The Government could increase managed isolation by about an extra 3000 rooms making space to reunite families and bring home stranded Kiwis, but it's choosing not to open them.
Cameron Conradie and his wife risked everything to move to New Zealand from South Africa. They quit long-term teaching jobs, sold their house and rehomed the dogs. But Conradie is in New Zealand alone.
"The mental strain is significant," he told Newshub.
Separated from his wife and son, he's unable to get the usual partnership visa because the borders shut in the wake of COVID-19.
"I got into work every day to teach New Zealand children and it is really difficult to remain positive when my own child and my wife are locked out," Conradie said.
It's a similar story to hundreds of critical healthcare workers split from their families.
And there's a fix to reunite them: about two dozen managed isolation and quarantine (MIQ) hotels good to go - that's around 3000 extra rooms.
Immigration Minister Kris Faafoi admits it could help ease the strain on the border.
"Of course we could," he said, when asked if opening up a few more MIQ facilities could enable the Government to bring in more families.
Of course they could - but they're not.
The Ministry for Business, Innovation and Employment (MBIE), which is responsible for MIQ, says 55 facilities were originally deemed suitable. Just 32 are currently operating so that means 23 are available.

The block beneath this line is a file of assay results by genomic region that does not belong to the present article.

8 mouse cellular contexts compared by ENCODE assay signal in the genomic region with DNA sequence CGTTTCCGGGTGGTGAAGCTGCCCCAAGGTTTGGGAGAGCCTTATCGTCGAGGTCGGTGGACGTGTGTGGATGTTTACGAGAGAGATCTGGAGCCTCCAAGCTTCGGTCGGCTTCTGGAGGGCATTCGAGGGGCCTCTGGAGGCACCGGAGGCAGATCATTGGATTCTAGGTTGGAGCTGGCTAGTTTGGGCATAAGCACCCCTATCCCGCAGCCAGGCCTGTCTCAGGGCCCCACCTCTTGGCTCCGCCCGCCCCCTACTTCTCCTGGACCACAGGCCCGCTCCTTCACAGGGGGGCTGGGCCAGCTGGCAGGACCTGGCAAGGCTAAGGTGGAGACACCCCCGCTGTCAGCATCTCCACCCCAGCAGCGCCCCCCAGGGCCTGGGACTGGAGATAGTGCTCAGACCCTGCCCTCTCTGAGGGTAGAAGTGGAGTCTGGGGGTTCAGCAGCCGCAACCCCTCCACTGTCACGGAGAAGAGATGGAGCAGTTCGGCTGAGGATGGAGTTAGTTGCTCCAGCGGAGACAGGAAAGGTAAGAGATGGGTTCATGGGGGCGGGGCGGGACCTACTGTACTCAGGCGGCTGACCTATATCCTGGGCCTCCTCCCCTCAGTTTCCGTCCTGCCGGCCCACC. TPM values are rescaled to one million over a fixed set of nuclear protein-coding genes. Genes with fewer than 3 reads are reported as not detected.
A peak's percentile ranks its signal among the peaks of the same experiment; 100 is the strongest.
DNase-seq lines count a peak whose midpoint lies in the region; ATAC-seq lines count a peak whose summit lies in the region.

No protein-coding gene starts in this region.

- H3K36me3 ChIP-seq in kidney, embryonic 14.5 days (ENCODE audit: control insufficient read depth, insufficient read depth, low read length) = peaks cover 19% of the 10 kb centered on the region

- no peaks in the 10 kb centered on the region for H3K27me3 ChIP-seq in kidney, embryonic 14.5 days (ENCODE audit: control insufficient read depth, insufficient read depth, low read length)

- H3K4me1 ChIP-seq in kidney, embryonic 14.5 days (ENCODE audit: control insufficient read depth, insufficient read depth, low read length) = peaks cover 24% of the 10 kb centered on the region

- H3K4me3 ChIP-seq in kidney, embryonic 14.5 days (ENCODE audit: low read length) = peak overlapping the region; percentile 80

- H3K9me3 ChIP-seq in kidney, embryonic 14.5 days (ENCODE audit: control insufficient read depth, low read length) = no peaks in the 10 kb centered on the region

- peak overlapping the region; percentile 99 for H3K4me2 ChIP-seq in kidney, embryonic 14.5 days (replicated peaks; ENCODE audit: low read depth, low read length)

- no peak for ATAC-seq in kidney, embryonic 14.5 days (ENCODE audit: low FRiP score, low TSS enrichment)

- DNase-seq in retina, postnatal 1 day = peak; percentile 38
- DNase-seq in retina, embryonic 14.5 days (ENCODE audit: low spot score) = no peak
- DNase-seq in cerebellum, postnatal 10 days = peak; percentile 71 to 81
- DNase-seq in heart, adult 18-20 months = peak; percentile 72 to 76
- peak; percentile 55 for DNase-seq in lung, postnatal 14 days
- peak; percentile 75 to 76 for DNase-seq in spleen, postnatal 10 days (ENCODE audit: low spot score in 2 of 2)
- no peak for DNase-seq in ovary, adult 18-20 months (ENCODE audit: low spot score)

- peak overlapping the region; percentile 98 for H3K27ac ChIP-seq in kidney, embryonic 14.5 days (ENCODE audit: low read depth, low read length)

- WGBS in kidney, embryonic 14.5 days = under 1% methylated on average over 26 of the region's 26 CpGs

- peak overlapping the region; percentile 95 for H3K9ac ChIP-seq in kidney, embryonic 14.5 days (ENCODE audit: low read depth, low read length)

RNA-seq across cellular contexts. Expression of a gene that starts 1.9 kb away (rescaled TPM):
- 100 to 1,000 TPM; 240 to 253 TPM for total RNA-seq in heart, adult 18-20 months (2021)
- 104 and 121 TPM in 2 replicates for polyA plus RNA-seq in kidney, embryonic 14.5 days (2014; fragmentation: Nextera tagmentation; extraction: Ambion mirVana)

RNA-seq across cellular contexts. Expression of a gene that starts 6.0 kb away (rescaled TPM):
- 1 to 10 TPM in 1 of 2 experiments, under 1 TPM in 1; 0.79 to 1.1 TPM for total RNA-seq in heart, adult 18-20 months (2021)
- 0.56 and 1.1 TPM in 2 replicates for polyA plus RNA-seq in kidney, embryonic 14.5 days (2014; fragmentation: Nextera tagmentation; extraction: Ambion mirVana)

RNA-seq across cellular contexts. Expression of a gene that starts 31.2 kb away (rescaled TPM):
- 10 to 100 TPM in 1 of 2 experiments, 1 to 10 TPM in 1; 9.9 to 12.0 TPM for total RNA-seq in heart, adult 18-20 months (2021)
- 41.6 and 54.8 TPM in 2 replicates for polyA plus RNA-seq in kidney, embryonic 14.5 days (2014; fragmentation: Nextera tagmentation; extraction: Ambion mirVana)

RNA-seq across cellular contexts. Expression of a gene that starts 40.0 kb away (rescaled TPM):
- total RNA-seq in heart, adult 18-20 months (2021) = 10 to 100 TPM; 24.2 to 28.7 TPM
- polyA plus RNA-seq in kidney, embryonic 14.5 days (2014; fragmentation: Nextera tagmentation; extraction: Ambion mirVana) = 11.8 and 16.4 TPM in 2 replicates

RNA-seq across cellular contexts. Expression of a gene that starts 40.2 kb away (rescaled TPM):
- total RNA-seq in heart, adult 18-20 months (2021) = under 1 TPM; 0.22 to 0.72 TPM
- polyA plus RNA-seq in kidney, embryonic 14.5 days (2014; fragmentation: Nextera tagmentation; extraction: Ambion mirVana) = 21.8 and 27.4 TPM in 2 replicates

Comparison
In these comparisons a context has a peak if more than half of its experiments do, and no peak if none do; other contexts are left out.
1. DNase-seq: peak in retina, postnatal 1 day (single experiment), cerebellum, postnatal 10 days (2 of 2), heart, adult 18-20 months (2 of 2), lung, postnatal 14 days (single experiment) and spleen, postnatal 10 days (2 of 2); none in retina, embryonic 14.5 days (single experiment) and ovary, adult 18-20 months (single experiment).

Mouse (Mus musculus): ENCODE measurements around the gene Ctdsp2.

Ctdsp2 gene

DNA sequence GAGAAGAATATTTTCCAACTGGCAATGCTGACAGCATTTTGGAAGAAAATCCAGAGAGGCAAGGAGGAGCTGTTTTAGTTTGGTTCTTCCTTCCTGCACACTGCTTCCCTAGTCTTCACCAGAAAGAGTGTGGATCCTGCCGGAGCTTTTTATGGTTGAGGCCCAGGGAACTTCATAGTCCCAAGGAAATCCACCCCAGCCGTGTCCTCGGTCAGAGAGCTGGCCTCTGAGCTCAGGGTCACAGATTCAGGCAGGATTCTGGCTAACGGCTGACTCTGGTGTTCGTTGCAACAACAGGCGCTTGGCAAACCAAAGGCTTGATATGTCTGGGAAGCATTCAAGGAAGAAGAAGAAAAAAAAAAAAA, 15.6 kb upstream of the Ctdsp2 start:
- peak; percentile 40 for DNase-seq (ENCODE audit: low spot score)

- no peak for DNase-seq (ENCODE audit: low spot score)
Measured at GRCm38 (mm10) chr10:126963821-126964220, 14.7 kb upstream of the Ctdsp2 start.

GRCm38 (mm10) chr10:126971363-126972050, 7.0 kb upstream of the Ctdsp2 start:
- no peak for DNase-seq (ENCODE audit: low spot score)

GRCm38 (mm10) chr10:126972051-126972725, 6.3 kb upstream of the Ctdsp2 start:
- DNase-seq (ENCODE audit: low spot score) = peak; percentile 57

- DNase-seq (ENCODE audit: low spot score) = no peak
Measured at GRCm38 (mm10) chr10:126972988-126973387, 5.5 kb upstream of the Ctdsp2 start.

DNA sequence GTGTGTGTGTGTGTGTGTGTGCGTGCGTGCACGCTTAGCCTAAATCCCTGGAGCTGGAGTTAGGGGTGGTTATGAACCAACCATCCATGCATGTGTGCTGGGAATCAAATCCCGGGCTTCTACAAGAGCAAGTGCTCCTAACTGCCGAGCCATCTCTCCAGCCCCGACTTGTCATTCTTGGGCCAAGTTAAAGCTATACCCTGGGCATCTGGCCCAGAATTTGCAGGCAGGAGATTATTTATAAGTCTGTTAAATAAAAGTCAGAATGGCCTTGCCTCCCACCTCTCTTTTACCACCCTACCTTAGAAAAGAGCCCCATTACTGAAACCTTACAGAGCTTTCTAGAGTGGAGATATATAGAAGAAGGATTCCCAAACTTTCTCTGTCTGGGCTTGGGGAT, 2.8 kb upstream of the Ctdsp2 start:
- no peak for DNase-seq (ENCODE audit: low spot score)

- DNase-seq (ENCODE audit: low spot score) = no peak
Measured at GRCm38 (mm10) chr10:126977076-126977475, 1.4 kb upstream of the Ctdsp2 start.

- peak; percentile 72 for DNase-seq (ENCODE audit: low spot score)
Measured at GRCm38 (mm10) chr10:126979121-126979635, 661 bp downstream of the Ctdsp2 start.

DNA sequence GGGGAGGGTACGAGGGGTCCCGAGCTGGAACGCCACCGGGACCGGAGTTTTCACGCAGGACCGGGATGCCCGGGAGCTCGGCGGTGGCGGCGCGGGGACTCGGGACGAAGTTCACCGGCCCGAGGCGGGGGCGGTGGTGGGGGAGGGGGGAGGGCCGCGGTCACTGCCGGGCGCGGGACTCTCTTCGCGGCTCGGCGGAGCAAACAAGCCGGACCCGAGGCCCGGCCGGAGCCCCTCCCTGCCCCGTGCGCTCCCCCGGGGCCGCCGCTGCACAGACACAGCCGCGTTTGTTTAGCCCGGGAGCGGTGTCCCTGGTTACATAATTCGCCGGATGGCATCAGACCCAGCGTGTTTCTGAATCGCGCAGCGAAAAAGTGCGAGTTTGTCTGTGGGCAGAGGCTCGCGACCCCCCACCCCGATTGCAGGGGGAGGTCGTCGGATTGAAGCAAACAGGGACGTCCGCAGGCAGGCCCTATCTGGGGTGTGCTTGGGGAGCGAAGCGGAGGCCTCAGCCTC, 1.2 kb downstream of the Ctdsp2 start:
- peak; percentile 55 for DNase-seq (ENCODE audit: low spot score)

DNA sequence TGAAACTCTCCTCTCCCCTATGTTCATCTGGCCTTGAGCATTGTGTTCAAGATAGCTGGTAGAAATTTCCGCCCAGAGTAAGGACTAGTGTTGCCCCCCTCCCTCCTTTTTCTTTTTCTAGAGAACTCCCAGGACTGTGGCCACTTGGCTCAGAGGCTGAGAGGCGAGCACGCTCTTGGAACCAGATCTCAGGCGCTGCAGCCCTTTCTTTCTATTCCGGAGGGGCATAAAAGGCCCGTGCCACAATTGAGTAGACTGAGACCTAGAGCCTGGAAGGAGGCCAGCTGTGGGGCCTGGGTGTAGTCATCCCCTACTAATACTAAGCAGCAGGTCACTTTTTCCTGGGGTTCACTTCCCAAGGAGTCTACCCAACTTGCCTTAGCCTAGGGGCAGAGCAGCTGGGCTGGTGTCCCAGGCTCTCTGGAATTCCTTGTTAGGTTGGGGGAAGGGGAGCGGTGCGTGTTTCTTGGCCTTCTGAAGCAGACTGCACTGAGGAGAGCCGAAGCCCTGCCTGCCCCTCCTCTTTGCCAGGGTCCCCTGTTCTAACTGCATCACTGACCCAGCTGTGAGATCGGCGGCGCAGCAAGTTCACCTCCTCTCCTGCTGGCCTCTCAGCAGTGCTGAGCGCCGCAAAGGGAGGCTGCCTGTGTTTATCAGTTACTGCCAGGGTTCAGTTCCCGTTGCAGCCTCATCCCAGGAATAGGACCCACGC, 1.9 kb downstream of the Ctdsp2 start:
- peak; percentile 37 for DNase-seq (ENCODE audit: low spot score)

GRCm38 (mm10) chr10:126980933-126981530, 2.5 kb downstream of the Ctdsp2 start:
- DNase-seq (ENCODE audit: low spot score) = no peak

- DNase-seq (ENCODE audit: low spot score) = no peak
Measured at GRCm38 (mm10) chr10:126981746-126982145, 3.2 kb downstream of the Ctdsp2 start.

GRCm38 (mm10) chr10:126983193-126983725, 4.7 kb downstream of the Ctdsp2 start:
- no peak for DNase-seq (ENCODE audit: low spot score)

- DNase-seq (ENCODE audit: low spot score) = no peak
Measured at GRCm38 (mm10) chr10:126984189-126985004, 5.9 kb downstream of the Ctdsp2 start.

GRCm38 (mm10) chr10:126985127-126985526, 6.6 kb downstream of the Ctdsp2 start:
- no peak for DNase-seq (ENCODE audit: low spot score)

But it says the Government hasn't asked to increase the network.
"The Government should be putting this in the context of the heartache of separated families, worker shortages and businesses going bust, and ask why not expand capacity?" says ACT leader David Seymour.
Right now productions like The Lion King are getting in ahead. Newshub has the list of critical worker visas for the whole crew, and it includes chaperones, lighting, electricians, sound, and hair and make-up - jobs we do in New Zealand.
"Shortage of nurses and teachers is more critical than the shortage of make-up artists - no offence," said Seymour.
When National MP Erica Stanford asked Labour about the discrepancy in Parliament on Wednesday she was cat-called by a minister.
"Cat-calling a woman in any circumstance is not appropriate," Stanford said on Thursday, adding that she's "disappointed in the fact that they're not taking the issue of split migrant families more seriously."
The trans-Tasman bubble also offers a solution for the families. If Australian arrivals no longer required managed isolation, 40 percent of the rooms would be freed-up.
Faafoi conceded that could "potentially" be the case.
Epidemiologist Michael Baker says it's safe enough to open the bubble.
"That risk is now quite low," he told Newshub.
But he warns that filling those Australian arrival spots with people from COVID-19 hotspots is dangerous.
"We would effectively be almost doubling the number of people we'd be taking from high incidence countries and that would roughly double our risk of outbreaks in this country," he said.
Prof Baker says better systems like pre-flight tests and isolation need to be in place.